Meet Hazel, operating department practitioner

8 July 2015

Hazel Wright is an operating department practitioner (OPD) at the Royal Free London. Here she answers our questions about her work in the NHS.

What is your role at the trust?

My role at the trust is a practitioner that specialises in operating theatre care.  I assist mainly in anaesthesia and airway management, as well as scrub assistance and recovery practices.  I am also required to cover emergency areas such as A&E and the labour ward in an anaesthetic role and I cover these areas out of hours.

What training/qualifications have you done to get to where you are now?

The training and qualifications have changed in the 20 years since I trained and now student ODPs can look forward to gaining a DipHE in operating department practice following two years of study.  A further optional year of study can also be undertaken in order to advance to the BSc (Hons) degree if desired.  Learning is mainly work based with allocated self-directed study and weekly university study. Post qualification there are many other skills and qualifications you can attain. I am a qualified mentor and train staff that come to the theatres, including trainee ODPs student nurses, midwives and paramedics.

Why do you do what you do?

I do what I do because I enjoy caring for others.  It is also an exciting role that is ever changing.  I am proud to work in the NHS because it is an amazing institute that delivers first class care to so many people.

What is the best thing about your role?

The best thing about my role is the diversity of what I may experience on a daily basis. It is both challenging and rewarding.  It can be very technical and your problem solving skills are often challenged.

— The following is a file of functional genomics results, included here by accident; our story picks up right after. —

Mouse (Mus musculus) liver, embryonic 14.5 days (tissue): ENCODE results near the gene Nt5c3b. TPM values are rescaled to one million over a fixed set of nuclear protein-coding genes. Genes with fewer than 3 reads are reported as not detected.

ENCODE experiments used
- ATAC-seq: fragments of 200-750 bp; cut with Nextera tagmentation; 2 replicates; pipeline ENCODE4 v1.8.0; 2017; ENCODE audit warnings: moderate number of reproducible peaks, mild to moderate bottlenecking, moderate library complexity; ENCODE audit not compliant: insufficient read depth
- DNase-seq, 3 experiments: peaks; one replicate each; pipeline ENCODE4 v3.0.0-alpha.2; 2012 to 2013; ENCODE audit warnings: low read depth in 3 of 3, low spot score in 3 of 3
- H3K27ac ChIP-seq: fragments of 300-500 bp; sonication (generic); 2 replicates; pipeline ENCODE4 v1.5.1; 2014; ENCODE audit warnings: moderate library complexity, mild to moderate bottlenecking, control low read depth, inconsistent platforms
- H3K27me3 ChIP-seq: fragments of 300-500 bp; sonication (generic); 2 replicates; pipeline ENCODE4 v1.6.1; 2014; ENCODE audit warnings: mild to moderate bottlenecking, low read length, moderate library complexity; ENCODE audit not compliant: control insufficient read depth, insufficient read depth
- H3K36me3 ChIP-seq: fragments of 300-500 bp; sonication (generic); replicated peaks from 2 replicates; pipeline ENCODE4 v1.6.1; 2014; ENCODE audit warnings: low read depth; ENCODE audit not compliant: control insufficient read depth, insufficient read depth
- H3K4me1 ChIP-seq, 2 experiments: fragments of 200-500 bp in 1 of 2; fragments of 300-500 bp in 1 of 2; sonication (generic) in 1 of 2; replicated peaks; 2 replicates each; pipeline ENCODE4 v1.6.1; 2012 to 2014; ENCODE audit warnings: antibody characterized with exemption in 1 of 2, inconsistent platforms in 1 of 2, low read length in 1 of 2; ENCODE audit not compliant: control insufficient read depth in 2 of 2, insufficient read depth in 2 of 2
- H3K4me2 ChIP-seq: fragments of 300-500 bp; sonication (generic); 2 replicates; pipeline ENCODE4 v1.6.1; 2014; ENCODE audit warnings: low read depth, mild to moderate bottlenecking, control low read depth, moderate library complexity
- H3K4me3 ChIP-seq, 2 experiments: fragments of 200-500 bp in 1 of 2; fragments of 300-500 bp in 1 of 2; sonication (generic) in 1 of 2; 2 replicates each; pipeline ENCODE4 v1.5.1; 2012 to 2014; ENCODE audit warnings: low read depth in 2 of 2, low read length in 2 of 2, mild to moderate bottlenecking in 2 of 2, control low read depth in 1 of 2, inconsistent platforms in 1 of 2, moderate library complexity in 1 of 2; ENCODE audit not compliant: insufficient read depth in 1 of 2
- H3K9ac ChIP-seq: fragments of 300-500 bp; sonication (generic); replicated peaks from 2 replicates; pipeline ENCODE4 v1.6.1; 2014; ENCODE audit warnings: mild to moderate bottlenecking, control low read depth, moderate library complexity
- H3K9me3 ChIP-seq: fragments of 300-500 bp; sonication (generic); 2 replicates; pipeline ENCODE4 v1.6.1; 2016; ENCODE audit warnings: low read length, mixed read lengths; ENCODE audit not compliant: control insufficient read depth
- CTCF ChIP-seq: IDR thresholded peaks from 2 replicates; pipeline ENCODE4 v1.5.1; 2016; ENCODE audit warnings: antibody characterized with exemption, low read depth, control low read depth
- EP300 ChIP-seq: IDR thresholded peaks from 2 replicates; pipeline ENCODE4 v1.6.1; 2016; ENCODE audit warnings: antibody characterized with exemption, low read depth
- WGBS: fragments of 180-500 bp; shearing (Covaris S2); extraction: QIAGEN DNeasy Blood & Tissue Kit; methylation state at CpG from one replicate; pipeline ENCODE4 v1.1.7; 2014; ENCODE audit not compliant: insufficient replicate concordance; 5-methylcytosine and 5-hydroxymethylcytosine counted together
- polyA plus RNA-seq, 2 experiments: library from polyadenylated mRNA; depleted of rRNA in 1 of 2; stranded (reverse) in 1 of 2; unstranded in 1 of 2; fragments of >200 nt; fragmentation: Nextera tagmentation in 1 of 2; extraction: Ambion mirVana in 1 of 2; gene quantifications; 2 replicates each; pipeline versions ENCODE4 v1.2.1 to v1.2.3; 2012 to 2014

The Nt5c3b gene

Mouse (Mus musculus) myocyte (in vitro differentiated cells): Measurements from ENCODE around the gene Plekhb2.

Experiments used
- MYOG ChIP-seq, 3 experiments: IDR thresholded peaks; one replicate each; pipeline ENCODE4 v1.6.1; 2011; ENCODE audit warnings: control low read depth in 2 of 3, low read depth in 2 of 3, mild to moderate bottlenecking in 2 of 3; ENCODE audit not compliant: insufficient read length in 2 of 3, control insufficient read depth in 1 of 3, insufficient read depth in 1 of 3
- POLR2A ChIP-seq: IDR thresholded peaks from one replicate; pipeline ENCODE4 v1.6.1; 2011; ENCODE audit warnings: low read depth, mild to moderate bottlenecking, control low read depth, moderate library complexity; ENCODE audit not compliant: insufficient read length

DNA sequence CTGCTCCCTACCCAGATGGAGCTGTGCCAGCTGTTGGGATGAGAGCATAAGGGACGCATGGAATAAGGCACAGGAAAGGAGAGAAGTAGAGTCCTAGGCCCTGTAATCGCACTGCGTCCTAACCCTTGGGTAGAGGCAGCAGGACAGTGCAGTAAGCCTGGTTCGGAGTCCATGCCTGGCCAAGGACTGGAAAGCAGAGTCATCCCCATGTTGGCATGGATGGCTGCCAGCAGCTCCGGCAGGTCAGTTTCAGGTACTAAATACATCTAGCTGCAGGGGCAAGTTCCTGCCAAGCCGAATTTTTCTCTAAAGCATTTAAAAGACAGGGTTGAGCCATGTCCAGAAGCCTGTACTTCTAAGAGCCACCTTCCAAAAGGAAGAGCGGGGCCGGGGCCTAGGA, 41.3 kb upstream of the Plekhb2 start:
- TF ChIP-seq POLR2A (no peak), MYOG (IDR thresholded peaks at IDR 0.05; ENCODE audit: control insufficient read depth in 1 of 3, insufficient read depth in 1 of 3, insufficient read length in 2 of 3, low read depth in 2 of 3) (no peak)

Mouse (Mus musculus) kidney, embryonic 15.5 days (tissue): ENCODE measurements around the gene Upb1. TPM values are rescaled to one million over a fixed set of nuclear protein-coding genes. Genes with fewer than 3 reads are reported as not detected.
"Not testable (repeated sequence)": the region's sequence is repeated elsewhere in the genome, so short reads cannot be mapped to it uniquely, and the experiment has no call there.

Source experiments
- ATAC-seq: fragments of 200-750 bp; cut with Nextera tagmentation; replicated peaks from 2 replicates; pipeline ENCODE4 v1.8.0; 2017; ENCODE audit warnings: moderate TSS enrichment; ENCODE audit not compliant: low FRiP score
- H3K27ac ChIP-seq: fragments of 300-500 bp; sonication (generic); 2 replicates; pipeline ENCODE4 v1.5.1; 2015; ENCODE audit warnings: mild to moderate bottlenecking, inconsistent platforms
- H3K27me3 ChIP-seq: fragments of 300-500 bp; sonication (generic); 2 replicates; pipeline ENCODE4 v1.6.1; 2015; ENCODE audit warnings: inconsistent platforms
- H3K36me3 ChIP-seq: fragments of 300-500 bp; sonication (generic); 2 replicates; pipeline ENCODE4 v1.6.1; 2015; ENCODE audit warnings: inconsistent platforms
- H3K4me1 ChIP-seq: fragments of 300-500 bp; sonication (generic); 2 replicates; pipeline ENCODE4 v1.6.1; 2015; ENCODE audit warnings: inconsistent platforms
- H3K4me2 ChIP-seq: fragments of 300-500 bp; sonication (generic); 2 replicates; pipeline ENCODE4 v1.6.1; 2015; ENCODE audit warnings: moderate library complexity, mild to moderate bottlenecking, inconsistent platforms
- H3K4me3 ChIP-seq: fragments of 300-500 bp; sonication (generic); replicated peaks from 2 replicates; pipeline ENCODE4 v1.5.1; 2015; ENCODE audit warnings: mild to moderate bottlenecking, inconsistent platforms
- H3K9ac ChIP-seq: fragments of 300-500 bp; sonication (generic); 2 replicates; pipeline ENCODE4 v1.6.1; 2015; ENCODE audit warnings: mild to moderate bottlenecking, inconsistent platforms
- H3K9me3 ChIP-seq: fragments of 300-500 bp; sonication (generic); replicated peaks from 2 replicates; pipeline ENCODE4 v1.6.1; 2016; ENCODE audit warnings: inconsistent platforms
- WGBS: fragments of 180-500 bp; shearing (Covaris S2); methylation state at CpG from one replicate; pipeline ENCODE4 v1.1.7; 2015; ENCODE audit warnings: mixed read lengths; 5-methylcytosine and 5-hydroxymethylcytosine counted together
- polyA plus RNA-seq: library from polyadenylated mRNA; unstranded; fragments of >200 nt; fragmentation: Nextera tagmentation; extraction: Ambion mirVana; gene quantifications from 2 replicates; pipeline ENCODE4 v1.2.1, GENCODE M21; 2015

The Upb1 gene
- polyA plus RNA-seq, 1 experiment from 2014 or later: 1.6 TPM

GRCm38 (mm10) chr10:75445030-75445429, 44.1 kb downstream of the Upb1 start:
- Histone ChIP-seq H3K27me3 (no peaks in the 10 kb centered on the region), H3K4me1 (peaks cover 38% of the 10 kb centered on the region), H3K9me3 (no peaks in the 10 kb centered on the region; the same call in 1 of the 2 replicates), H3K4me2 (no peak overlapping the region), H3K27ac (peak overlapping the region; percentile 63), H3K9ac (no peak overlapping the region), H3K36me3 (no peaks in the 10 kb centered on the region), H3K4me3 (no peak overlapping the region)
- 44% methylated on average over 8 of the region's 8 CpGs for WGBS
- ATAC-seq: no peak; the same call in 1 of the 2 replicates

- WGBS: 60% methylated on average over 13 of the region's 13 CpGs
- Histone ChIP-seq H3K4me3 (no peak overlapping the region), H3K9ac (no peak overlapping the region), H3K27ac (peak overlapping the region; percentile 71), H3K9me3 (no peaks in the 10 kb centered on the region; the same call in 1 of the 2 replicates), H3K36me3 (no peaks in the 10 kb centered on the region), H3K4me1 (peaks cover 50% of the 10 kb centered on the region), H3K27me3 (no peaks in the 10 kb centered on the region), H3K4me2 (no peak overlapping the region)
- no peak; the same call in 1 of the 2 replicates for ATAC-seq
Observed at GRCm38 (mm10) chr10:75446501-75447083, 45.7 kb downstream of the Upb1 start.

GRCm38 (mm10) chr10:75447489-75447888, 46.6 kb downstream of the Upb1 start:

Why do you like working at the Royal Free London?

The Royal Free London has great staff benefits, from discounted shopping and gym membership, to online support and advice for staff.  It is now an enormous trust over three main hospitals that has a wide and varied choice for specialties and training.

What would you say to someone considering a career in the NHS?

I would say that it is not always an easy place to work, with challenges that can be frustrating and emotional, but the rewards are worth it.  When you are part of something that is life changing for someone it all makes sense.  Your learning never ends with qualification, your whole career is one long learning curve.

What did you want to be when you were little?

When I was little I always wanted to be a nurse.  As I got older it was definitely A&E or theatres.  It wasn't until I left school that I heard of the ODP training, it ticked all of the boxes for me and yet I'd never even heard of an ODP before!